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Rooftop Farm in New York City Grows 50,000 Pounds of Organic Produce Per Year
“That view behind me is not a painted backdrop!” said Geoff Lawton to the camera. But the view looked great from where I was standing. Brooklyn Grange is a rooftop farm with a magnificent view looking over the Manhattan skyline.
Sitting on a concrete roof, totaling 2.5 acres and producing more than 50,000 pounds of organically-grown vegetables each year, you need to walk its length to appreciate how vast this rooftop garden truly is in scale.
We had been given one hour to film this place. The sun was setting. We were in the “magic hour” to film and needed to hurry. There was a lot to do.
Geoff walked down the narrow lanes of planted vegetables. Four to six inches of dirt was all the plants were allowed to grow in—very well drained dirt that resembled sharp river sand. It didn’t look like a normal loamy soil to my untrained eye.
The whole system looked very well managed with clean straight lines but with a diversity of plants. Lettuce, broccoli, kale, pepper, tomato and flowers—lots of flowers—interspersed with a bee hive along the path. In one corner was a small chicken coop and a few hens. I wasn’t sure the manure from these chickens could sustain this farm? There had to be inputs. But from where?
Geoff explained the system to camera, but then noticed the derelict buildings standing next to us. Pigeons and small birds had made their homes in the abandoned niches. Their droppings over the years had deposited seeds that had taken root and small trees had established themselves, waving to us in the breeze. Geoff Lawton, immediately noticed this and wove it into the story. A wonderful story on the food that could be grown in the city with access to sunlight and water. But also a reminder that Nature is never far from the surface, retaking back what is always hers. If the city did stop beating, how long before Manhattan would be covered in a canopy of forest?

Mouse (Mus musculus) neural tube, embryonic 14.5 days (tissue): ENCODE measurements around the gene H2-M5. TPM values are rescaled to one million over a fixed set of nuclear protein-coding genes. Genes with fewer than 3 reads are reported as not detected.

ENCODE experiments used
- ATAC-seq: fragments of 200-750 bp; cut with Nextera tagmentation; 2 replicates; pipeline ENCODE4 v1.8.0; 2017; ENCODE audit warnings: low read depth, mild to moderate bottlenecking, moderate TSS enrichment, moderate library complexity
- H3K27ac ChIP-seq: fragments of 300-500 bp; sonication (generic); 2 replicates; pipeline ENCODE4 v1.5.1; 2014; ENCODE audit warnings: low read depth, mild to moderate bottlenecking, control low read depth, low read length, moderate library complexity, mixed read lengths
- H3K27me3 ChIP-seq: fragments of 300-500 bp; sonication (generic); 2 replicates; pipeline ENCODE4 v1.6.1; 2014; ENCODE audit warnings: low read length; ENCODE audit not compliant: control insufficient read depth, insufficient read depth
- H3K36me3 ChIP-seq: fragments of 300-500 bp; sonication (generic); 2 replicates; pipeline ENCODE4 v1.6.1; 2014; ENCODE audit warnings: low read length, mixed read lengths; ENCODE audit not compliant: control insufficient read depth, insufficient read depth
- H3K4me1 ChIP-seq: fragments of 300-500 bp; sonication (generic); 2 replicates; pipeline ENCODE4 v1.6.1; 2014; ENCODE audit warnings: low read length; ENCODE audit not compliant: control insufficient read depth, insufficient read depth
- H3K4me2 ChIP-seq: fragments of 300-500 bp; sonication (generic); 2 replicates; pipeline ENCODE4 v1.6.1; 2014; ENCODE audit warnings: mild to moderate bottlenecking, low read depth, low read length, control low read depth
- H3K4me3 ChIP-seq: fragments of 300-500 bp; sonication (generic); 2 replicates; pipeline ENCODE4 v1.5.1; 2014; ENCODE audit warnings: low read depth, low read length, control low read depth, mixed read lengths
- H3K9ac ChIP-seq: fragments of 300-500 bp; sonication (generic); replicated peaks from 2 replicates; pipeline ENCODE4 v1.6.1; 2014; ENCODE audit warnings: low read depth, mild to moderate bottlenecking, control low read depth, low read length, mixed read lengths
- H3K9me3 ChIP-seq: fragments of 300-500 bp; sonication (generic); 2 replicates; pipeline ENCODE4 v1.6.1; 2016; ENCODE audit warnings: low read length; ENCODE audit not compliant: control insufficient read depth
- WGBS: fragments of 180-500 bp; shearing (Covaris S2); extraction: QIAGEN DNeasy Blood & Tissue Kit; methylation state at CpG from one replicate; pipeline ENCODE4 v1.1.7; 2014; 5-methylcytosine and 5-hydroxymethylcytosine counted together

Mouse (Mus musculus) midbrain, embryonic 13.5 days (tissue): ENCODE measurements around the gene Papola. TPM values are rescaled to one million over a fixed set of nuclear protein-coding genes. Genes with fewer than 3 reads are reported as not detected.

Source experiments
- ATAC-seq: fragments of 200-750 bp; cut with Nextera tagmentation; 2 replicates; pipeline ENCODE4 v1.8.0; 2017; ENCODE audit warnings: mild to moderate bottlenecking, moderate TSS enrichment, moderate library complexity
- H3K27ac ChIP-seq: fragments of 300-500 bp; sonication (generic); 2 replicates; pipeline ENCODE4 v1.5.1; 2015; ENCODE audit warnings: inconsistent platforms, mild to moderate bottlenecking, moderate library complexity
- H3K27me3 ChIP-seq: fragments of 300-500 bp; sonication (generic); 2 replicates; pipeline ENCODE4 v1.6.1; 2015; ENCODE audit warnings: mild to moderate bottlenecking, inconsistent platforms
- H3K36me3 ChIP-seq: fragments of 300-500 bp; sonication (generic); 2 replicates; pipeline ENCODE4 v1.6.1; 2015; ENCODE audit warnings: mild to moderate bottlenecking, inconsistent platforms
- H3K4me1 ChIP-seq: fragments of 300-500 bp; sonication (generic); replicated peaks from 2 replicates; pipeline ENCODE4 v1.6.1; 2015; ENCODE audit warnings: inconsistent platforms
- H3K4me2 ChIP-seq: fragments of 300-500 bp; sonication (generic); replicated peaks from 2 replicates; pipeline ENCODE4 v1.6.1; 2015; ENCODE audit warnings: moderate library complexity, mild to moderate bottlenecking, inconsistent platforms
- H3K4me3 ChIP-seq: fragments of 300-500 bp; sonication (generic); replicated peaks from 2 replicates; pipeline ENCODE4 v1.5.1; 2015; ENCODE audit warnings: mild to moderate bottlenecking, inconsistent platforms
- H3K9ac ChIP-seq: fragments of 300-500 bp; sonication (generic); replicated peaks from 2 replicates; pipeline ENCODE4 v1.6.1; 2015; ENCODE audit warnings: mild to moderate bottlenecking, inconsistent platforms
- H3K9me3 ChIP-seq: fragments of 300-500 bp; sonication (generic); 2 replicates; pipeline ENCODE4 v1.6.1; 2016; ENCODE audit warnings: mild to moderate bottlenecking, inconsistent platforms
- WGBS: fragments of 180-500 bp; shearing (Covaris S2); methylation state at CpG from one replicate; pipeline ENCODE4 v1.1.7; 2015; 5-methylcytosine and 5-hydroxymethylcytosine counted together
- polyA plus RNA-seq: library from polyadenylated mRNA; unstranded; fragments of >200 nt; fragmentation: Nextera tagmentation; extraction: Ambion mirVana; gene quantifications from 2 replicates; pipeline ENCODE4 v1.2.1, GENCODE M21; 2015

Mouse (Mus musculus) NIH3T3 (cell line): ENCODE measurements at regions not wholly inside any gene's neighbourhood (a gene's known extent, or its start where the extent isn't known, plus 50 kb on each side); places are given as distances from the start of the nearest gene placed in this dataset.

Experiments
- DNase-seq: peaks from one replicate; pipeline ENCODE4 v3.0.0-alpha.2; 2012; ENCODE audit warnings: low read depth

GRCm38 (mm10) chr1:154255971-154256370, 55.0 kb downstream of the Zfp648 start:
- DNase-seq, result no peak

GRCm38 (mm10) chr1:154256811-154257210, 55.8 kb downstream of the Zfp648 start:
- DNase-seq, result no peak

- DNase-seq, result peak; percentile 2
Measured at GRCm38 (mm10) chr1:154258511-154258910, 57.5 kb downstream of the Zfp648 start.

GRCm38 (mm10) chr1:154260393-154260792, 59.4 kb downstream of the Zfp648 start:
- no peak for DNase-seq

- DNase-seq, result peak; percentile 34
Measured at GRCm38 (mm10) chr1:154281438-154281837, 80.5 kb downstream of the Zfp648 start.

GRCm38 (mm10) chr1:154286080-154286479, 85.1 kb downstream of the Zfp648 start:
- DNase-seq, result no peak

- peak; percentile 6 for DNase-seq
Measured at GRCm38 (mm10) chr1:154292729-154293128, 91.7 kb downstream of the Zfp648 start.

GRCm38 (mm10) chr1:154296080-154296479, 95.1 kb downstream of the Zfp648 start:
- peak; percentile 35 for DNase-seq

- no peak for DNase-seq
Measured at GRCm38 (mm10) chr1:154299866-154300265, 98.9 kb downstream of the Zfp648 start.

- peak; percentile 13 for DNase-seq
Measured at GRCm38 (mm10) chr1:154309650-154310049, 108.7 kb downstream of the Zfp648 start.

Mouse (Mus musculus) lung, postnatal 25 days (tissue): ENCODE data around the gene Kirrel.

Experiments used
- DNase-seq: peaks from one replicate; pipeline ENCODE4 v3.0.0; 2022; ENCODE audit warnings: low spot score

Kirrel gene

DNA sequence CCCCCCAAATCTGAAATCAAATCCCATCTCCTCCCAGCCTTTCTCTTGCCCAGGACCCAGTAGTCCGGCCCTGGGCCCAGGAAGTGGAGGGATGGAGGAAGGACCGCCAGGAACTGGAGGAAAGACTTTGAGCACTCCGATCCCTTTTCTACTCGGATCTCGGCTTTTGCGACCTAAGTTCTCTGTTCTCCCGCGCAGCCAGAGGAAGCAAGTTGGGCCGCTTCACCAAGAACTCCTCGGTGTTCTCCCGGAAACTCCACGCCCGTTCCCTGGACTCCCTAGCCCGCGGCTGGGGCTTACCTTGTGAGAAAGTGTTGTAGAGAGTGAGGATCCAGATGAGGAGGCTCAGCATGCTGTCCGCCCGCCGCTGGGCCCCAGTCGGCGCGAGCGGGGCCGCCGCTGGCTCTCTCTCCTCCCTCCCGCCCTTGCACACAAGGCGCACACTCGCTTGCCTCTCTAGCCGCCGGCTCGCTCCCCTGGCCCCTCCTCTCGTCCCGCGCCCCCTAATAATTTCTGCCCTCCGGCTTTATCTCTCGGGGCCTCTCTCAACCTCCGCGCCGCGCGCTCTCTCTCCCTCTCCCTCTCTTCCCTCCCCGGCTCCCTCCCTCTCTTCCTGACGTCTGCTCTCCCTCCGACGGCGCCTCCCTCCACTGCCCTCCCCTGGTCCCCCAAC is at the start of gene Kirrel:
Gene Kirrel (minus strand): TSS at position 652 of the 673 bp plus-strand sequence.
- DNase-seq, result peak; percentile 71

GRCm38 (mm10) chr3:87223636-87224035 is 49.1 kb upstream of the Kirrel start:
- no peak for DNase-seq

Geoff’s full video of around 10 minutes is worth a look. He has a great insight into why a particular sort of weed was growing in this rooftop soil. Does Nature have a cunning plan up her sleeve?
We finish filming and as I’m packing up the gear, Geoff turns to me and says, “Frank, do you know what that thing over there is?”
I said, “Yes, it’s a wheelbarrow!”
Geoff proceeded to demonstrate.
“Everything in life, should have more than one purpose.” he said, turning it into a chair.
EcoWatch Daily Newsletter
By Shawn Radcliffe
The CDC recommends that all people wear cloth face masks in public places where it's difficult to maintain a 6-foot distance from others. This will help slow the spread of the virus from people without symptoms or people who do not know they have contracted the virus. Cloth face masks should be worn while continuing to practice social distancing. Instructions for making masks at home can be found here. Note: It's critical to reserve surgical masks and N95 respirators for healthcare workers.
The Centers for Disease Control has emphasized that washing hands with soap and water is one of the most effective measures we can take in preventing the spread of COVID-19. However, millions of Americans in some of the most vulnerable communities face the prospect of having their water shut off during the lockdowns, according to The Guardian.
Aerial photos of the Sierra Nevada — the long mountain range stretching down the spine of California — showed rust-colored swathes following the state's record-breaking five-year drought that ended in 2016. The 100 million dead trees were one of the most visible examples of the ecological toll the drought had wrought.
Now, a few years later, we're starting to learn about how smaller, less noticeable species were affected.
Natthawat / Moment / Getty Images
Disinfectants and cleaners claiming to sanitize against the novel coronavirus have started to flood the market, raising concerns for the U.S. Environmental Protection Agency (EPA), which threatened legal recourse against retailers selling unregistered products, according to The New York Times.